Take Action: Feds OK Massive LNG Project at Mouth of the Skeena

The News: The Canadian federal government gave conditional approval Tuesday to the massive Pacific NorthWest LNG project planned for British Columbia’s northwest coast. There are 190 legally binding conditions attached to the approval, including for the first time the imposition of a condition placing a maximum cap on greenhouse gas emissions. Read More.

The Project: The Petronas-led $36-billion liquefied natural gas project on Lelu Island near Prince Rupert, B.C., would ship 19 million tonnes a year of liquefied gas to markets in Asia while pumping more than five million tonnes of carbon dioxide annually into the atmosphere. That would make it one the largest single greenhouse gas emitters in Canada, according to the Canadian Environmental Assessment Agency. The proposed facility is also expected to be one of the largest infrastructure investments in Canadian history.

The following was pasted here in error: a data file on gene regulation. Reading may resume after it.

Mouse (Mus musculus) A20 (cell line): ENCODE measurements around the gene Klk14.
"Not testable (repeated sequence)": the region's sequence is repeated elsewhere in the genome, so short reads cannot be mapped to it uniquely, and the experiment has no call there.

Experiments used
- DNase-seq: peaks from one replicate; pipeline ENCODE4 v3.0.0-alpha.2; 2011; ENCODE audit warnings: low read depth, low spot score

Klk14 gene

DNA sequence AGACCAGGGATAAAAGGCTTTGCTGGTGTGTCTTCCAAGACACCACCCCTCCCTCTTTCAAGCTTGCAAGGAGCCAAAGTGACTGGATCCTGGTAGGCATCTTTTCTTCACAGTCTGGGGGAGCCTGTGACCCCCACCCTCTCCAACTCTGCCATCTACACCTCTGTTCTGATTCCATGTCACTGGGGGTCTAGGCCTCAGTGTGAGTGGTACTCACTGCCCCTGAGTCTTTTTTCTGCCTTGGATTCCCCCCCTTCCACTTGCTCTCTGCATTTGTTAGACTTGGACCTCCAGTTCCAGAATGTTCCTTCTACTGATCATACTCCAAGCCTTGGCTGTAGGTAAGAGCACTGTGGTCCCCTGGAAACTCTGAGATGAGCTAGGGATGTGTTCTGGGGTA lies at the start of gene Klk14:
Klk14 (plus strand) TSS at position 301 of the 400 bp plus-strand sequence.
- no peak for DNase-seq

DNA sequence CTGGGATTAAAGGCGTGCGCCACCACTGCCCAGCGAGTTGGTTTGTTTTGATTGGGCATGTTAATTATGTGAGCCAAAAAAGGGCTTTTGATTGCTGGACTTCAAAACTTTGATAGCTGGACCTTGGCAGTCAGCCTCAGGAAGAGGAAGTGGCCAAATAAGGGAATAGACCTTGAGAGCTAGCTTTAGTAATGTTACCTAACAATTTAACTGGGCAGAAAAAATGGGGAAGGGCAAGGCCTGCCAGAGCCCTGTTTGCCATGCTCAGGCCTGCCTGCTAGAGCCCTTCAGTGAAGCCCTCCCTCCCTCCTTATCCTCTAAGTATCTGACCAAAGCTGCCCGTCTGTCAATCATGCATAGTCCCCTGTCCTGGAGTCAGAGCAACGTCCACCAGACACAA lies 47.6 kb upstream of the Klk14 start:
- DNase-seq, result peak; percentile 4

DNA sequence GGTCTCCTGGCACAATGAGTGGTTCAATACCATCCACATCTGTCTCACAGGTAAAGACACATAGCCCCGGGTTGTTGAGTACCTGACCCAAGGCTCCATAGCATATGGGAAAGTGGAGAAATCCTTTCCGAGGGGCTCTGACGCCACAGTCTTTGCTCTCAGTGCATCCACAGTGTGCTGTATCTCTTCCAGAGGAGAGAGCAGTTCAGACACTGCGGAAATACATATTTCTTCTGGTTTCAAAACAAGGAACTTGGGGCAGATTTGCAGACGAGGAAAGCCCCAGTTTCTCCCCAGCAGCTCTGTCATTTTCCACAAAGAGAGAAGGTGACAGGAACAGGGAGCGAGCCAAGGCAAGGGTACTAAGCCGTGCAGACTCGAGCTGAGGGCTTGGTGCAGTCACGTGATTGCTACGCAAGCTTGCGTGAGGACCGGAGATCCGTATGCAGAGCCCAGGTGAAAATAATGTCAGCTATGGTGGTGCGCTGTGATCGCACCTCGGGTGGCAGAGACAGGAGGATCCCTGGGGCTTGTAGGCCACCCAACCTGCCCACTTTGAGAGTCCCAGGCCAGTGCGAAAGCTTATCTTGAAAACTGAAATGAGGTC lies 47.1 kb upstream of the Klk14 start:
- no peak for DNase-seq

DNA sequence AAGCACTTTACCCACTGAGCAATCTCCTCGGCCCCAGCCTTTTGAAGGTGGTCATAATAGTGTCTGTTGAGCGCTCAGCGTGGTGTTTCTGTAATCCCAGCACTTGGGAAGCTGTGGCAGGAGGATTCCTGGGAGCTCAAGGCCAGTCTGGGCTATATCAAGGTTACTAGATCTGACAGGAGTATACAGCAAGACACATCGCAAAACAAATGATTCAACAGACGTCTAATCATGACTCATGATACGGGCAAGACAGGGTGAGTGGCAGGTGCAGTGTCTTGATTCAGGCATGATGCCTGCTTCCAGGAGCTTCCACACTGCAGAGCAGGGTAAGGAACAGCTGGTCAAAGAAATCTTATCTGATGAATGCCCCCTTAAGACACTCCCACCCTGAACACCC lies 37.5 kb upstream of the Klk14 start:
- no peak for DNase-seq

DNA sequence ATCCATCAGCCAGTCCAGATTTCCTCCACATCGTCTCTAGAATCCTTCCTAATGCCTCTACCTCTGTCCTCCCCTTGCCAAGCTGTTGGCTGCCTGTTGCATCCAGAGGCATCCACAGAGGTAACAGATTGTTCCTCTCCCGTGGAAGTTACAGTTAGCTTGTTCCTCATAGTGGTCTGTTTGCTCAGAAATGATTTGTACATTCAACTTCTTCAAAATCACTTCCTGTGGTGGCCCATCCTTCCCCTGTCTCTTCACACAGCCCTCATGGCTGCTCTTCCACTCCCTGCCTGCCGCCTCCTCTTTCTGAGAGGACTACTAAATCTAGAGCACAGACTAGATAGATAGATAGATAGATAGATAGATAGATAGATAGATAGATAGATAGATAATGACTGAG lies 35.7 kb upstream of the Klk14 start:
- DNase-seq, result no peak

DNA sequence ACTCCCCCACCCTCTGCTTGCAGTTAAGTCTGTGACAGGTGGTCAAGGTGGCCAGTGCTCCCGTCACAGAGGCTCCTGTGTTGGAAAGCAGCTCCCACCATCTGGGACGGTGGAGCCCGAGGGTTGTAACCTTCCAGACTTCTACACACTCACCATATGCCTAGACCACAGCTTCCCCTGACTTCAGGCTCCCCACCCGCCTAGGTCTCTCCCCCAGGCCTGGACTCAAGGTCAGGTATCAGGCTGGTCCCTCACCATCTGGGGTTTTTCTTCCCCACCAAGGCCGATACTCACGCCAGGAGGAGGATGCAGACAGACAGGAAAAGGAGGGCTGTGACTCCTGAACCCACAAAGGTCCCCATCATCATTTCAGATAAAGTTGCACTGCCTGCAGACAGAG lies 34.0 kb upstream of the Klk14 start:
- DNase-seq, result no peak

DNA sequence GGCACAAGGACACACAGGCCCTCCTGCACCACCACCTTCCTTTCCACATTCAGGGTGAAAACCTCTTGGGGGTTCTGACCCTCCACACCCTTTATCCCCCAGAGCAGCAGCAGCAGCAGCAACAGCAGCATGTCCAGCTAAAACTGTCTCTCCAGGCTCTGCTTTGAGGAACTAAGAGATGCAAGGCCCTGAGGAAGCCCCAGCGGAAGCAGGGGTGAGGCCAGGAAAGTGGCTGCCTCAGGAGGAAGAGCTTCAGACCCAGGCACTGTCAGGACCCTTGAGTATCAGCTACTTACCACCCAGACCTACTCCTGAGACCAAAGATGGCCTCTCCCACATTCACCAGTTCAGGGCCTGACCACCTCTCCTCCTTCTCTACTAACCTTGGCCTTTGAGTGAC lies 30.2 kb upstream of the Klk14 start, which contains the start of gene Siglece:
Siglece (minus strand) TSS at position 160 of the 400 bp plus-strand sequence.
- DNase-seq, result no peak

What’s at stake: The Skeena River is a globally important wild salmon stronghold and Canada’s second largest wild salmon river. Home to some of the largest Chinook and steelhead ever recorded, the river’s combined tribal, recreational, and commercial fishing economy is worth $110 million a year.

Flora Bank hosts juvenile salmon from at least 40 distinct populations in and around the Skeena. One senior scientist called it a “Grand Central Station” for juvenile fingerlings, a place for them to hide from predators and adjust to salt water.  New research continues to underscore Flora Bank’s importance to Skeena salmon. Threatening this biological bottleneck would threaten the whole Skeena system.

The response: From Greg Knox, Executive Director of the SkeenaWild Conservation Trust

“This announcement is profoundly disappointing, but expected. The Federal government has failed the people of Canada by approving the largest climate emitter in Canadian history. This government is ignoring First Nations constitutional rights and has failed the people of the Skeena – putting our salmon at grave risk.

Now, we will take our fight to the next level. Over the last year, we have prepared, with our aboriginal partners, to launch a series of legal actions, and we are prepared to go all the way. Multiple other strategies are in play and under development. We also have economics on our side.

Adversity only brings us together and makes us strong. I am absolutely confident this project will never be built.”

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